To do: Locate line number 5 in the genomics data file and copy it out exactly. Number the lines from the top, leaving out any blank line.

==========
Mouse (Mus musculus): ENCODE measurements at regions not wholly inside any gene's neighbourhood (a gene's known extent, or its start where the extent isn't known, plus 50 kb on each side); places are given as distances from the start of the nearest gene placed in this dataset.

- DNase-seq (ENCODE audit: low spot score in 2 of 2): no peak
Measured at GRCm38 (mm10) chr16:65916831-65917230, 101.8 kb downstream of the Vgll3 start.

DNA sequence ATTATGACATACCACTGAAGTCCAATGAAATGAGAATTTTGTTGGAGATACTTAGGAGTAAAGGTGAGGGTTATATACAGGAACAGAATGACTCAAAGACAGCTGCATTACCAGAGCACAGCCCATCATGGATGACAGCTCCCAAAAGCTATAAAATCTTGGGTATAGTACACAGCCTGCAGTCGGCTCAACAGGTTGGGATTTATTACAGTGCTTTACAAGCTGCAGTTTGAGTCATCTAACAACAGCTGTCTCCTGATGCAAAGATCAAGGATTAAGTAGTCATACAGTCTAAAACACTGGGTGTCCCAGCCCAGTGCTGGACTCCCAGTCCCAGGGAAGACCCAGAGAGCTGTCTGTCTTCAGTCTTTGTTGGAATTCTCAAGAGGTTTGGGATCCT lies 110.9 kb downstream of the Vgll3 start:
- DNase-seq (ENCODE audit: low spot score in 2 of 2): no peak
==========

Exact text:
- DNase-seq (ENCODE audit: low spot score in 2 of 2): no peak